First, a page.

The way Dee tells it, it all started with a knock on the door one winter's night in 1997. "Our dad's died missus and we need someone to take our cat," said the one of the two East End urchins standing on the step, gesturing to the ball of terrified black fur being held upside down by her brother. Concluding that a) some crucial part of the animal in question might fall off if she did not quickly take hold of it and b) if she didn't hurry, she wouldn't get back to the TV in time to find out if Ross and Rachel finally get to kiss in Friends, my future wife decided to accept the challenge. Since then, Janet's existence has been one of identity-searching ubiquity and outrageous acts of idiocy. Saddled with a girl's name ("how was I to know? It's very fluffy down there," protests Dee), he is our feline nowhere man, synonymous with phrases like "underrated" and "cruelly overlooked". Sometimes we call him the dark horse, not just because of his character, but because he's dark, and looks like a horse. The notable difference, perhaps, is that horses are vaguely intelligent, and Janet is not. This fact was exemplified in 2001, when he saw a pigeon flying past the window of our third storey flat and decided he would transcend his earthly limits and spontaneously learn how to fly. Has seemed a little brain-damaged ever since. Nonetheless, he remains an enigmatic figure, and one senses there is something deeper lurking under the surface. Possibly an ear mite.
Until 2005, I had thought cat depression was a figment of overinvolved animal lovers' imagination. Ralph's "black dog" period of the summer before last changed all that. It is always heartbreaking to see your most majestic, manly pet hiding in a bush and crying like a little girl. When that bush also happens to be in the garden of your nextdoor neighbour, the heartbreak is even more acute. Fortunately, after a series of hormone injections, tasty beef-flavoured snacks and thorough goings-over with the JML pet mitt, my tabby is back to something approaching his old self. Nonetheless, he will always be a sensitive, artistic sort, susceptible to mood swings. It is all part of the package deal: yes, you get unaccountable wailing fits in the middle of the night, rampant vanity and celebrity tantrums relating to the closing of the boiler room door, but, to compensate, you get some of the deepest, most committed padding outside of a Mercedes interior, a natural love of the camera lense, and the rare visual treat of feline sideburns. "How can a beast covered from head to tail with fur have sideburns?" you may ask. If you continue to read this blog, you will learn the answer. Also to come in Ralph's much-hyped memoirs: "What exactly is a mousetache, and, if you have one, does it make you more or less likely to be gay?"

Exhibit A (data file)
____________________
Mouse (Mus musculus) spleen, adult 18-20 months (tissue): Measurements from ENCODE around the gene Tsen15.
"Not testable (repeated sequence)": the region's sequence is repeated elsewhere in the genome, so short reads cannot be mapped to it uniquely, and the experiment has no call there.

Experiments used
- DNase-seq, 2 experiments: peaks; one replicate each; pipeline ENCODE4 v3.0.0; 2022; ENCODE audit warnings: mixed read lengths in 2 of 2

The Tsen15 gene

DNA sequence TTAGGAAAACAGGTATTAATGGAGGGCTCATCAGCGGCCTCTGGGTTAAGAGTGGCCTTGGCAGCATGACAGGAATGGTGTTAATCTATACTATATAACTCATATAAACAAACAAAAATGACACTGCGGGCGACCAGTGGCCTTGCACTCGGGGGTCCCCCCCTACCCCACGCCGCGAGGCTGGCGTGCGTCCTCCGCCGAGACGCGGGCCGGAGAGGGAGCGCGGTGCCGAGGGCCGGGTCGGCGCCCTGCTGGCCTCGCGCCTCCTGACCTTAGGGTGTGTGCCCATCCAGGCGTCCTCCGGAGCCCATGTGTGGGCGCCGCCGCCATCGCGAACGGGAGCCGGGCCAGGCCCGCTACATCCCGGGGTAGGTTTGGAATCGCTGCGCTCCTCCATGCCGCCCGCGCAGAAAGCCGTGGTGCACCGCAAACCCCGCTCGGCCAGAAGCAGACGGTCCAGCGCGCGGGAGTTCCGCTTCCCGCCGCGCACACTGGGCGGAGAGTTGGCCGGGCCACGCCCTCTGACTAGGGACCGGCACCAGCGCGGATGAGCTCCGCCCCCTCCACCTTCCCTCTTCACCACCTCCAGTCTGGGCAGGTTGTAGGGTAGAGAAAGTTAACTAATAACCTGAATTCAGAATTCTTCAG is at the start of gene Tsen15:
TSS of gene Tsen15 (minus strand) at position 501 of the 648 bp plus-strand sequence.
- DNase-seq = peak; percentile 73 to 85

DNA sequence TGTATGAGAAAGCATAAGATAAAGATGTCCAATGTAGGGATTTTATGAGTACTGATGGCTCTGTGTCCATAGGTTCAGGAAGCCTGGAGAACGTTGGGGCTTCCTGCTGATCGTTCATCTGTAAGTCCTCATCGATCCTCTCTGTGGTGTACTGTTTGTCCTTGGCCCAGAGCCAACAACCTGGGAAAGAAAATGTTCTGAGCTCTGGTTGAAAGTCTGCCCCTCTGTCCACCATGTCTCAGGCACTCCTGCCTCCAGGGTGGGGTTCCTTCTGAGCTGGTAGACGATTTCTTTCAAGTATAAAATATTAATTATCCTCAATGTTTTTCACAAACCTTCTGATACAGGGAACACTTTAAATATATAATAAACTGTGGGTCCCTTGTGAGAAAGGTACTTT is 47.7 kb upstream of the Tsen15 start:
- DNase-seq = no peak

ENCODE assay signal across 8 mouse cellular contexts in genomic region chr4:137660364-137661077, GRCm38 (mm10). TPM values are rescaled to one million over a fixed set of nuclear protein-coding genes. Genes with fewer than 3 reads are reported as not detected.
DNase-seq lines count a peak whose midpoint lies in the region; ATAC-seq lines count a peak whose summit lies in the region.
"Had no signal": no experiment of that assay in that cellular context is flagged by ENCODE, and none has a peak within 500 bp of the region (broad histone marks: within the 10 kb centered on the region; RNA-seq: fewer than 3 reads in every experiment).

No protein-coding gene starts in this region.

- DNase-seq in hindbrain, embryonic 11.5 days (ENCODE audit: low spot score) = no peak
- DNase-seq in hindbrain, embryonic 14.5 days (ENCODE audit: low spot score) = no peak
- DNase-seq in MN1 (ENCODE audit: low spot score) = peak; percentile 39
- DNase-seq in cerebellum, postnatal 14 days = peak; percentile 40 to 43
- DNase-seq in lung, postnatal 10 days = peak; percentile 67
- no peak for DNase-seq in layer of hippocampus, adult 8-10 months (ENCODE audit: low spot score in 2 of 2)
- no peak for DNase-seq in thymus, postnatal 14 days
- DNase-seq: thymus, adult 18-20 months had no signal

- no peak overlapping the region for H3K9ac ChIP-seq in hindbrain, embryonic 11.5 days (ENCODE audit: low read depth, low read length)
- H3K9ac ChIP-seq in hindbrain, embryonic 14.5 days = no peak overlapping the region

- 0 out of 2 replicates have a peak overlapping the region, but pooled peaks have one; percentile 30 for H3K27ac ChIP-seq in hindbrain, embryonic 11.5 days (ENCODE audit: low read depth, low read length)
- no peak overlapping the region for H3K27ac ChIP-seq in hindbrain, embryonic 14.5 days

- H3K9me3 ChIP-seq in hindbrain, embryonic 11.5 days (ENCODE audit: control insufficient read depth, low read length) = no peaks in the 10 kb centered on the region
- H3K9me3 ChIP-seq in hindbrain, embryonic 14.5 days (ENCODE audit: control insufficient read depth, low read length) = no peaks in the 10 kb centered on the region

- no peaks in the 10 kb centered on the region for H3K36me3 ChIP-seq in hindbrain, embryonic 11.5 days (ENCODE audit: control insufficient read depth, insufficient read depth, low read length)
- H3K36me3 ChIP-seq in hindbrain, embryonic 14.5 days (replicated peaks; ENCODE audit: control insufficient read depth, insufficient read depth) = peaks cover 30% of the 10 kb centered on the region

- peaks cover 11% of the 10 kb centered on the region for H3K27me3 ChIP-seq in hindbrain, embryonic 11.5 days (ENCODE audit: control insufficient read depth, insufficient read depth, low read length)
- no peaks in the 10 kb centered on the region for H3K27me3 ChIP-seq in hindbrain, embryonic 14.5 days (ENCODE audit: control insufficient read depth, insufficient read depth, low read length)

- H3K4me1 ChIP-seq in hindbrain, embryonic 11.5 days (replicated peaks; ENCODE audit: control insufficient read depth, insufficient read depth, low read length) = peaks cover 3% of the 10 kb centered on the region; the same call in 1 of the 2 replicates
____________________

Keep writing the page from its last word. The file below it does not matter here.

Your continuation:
As Jonathan Richman once sang, "Pablo Picasso was never called an asshole". The feral Pablo Cox never has been, either – largely because he doesn't have a wicked bone in his body. He has, however, been referred to as a "mong", "that moron who forgets to put his tongue back into his mouth" and been batted, twonked, clonked and put in a headlock by several of his brothers. Amazingly, he never lets any of this abuse, whether it be physical or verbal, detract from his unremittingly sunny view of the universe. Though he might sometimes weather Shipley's attacks by turning himself into a small ginger pufferfish, it will only be minutes before he is back in the kitchen, grinning cheerfully in the eternal hope that the food drawer is just about to be opened. I always used to think "feral" meant being a cat warrior and nicking the food of more spoilt moggies, and maybe it does, for ferals in the wild. What it means for the newly domesticated Pablo, however, is a propensity to roll around and show his tummy in a grateful manner and approach every meal like a starving orphan. As the food bowl is raised, he watches it in the manner of a striker following a crossed ball. Will he head it through the would-be goalposts of the kitchen door and the banister? No. He will eat every last bit of it, fart loudly, then pass out on the bed with his tongue stuck out. "Once you go feral, you never go back," said the woman at the Cat Rescue centre when we got Pablo. That emaciated, patchy-coated ginger wretch whom she cradled that day is hard to imagine now. I suspect that even Pablo himself can't remember him, although that might be less to do with the irrevocability of his image change, and more to do with the fact that he has a brain the size of a thumb tack.